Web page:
One can easily find endless examples of externalities in the kind of non religious greed and malpractice of human activities around the planet which clearly has brought climate change which may even now be irreparable.

However, let me finally get to the main point I wish to make about the tower of religious Babel which I perceive most of those commenting negatively on Sacks’ piece make, as well as Sack himself.

While pumping for the importance of giving benign and loving religions (I find it hard to find pure examples) central places in the conduct of human affairs, Sacks and his detractors ignore what has increasingly become the governing reality of human life on this planet, namely, the population dynamics of today’s world which now must host nearly 8 billion people (when only 2 billion existed when I was born in 1931).

Neither Sacks nor the responders to his piece bothered to suggest that our survival may depend on this issue, which has become the major often unrecognized elephant in the worlds living room.

Yes, it is obvious that we must deal with the extremism of religious activity, which so often includes unduly influencing the conduct of secular government, which routinely happens here in the USA. Current attacks on Planned Parenthood by religiously motivated legislators serves as a perfect example. In fact this web site has been highly effective in daily pointing out where such abuses are occurring.

But in the world’s major media there is far too seldom consistent and urgent messages about the continuing rise of human numbers and their effect on our future.

Religions already have lighted a dangerous fuse to this power keg of burgeoning human numbers. As the result of their teachings, many bear major responsibility for the fact that over 5 billion of the nearly 8 billion now alive are living under conditions which we here in the USA would find untenable. But the future of hunger, the continuing greed of the mindless elites both religious and secular, and the continuing collapse of our ecosystem will be major drivers if a human apocalypse does happen.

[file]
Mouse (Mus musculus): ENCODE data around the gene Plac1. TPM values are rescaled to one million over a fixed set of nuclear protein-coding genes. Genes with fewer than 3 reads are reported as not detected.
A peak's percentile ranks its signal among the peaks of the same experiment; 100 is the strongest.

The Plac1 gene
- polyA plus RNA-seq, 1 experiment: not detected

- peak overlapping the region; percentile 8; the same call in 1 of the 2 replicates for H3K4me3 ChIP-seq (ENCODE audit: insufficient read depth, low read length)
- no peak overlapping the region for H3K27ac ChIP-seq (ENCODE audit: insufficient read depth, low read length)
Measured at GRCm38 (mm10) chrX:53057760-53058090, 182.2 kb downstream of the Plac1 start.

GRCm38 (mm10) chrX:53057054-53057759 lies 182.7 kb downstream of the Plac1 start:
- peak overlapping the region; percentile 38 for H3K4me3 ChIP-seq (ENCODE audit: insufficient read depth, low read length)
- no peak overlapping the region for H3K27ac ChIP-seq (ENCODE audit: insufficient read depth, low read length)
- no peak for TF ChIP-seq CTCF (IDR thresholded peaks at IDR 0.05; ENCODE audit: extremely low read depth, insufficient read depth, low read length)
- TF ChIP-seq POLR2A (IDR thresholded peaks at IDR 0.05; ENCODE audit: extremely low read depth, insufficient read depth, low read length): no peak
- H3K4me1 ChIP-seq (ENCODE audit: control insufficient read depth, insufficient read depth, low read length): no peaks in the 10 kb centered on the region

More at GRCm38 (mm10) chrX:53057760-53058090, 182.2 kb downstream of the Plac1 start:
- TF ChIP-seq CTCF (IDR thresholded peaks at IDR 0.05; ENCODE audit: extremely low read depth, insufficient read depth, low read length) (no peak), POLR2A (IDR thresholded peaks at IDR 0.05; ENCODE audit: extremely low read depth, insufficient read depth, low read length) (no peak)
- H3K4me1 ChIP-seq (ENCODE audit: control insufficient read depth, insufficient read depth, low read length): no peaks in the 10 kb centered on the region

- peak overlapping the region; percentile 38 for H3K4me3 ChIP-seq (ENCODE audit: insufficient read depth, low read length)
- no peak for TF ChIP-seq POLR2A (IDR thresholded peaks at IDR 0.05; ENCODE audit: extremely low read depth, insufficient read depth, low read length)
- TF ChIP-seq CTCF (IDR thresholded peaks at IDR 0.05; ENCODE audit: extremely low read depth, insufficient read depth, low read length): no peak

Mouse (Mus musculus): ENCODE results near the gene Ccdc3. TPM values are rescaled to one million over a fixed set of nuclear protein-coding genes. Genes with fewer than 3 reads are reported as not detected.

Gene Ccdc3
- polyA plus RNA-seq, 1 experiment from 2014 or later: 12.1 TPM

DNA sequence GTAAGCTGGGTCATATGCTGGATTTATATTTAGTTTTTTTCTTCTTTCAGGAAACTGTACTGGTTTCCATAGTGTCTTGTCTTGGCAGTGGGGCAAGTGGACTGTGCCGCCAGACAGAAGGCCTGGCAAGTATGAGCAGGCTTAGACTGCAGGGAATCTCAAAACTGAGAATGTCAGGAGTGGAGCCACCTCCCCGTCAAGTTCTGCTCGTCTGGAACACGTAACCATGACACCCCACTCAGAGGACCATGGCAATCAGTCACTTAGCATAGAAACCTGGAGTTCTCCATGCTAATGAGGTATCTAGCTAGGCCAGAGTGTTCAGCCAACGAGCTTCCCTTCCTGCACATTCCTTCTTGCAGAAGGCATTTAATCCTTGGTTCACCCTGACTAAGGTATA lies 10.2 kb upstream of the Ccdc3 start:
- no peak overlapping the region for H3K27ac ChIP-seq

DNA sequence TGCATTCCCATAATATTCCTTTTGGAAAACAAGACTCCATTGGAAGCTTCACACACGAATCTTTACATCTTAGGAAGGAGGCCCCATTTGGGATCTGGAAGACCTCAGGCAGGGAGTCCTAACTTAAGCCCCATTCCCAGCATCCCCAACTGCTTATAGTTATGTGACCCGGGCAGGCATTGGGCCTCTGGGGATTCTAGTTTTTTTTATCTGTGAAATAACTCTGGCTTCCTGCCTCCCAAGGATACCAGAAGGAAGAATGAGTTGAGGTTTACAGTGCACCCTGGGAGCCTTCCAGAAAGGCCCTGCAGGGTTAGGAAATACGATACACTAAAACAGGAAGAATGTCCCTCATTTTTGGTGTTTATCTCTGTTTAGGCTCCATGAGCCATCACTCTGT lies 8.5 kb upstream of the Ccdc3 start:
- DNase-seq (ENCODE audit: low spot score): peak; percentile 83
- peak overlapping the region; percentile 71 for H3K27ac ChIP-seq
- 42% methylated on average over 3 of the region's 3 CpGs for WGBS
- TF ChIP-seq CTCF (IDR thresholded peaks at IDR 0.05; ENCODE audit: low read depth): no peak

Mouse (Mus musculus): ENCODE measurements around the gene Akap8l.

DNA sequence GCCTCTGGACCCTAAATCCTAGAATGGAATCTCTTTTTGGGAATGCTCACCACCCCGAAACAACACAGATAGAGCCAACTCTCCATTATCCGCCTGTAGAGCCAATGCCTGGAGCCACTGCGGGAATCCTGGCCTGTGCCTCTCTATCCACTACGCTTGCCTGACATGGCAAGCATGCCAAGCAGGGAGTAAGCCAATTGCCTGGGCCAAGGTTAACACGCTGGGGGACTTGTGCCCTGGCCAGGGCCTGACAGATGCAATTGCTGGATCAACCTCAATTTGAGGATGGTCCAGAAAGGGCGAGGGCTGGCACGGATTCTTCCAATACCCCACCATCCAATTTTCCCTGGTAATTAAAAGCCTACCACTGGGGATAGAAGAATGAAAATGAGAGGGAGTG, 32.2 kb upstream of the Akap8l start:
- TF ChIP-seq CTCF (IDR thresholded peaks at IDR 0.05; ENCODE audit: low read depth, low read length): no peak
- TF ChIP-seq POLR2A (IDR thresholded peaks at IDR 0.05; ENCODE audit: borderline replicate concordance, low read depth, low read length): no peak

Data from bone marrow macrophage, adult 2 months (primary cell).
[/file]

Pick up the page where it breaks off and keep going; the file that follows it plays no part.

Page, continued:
This then must lead us to elect leaders who are focused on the urgency of putting in place secular good governance to overcome the worst impulses of religious fanaticism. The chances of that grow dimmer as human numbers increase.

Former US Navy officer, banker and venture capitalist, Donald A. Collins, a free lance writer living in Washington, DC., has spent over 40 years working for women’s reproductive health as a board member and/or officer of numerous family planning organizations including Planned Parenthood Federation of America, Guttmacher Institute, Family Health International and Ipas. Yale under graduate, NYU MBA. He is the author of From the Dissident Left: A Collection of Essays 2004-2013.

From the Dissident Left: A Collection of Essays 2004-2013

By Donald A. Collins
Publisher: Church and State Press (July 30, 2014)
Kindle Store

Back in 1991, the NGO Don Collins founded in 1976, International Services Assistance Fund (ISAF), co-produced a TV quality 22-minute film called “Whose Choice?” which Ted Turner arranged to broadcast on September 21, 1992 in prime time on his then independent Turner Broadcast System (TBS). Other outlets such as PBS and several of its affiliates Collins and his colleagues contacted then refused to run it because of its forthright treatment of the abortion issue, arguing for all women’s right to choose not to have a baby. ISAF has made a new edition of that DVD. The purpose for reissuing this 3rd version of “Whose Choice?” was simply to show the historical urgency that attended those times, still blocked and attacked over 40 years after the Roe v Wade decision in 1973. This video is available for public viewing for the first time.

Professor Paul Ehrlich: Can a collapse of global civilization be avoided?

Al Bartlett – Democracy Cannot Survive Overpopulation

Be sure to ‘like’ us on Facebook


Please enter your comment!
Please enter your name here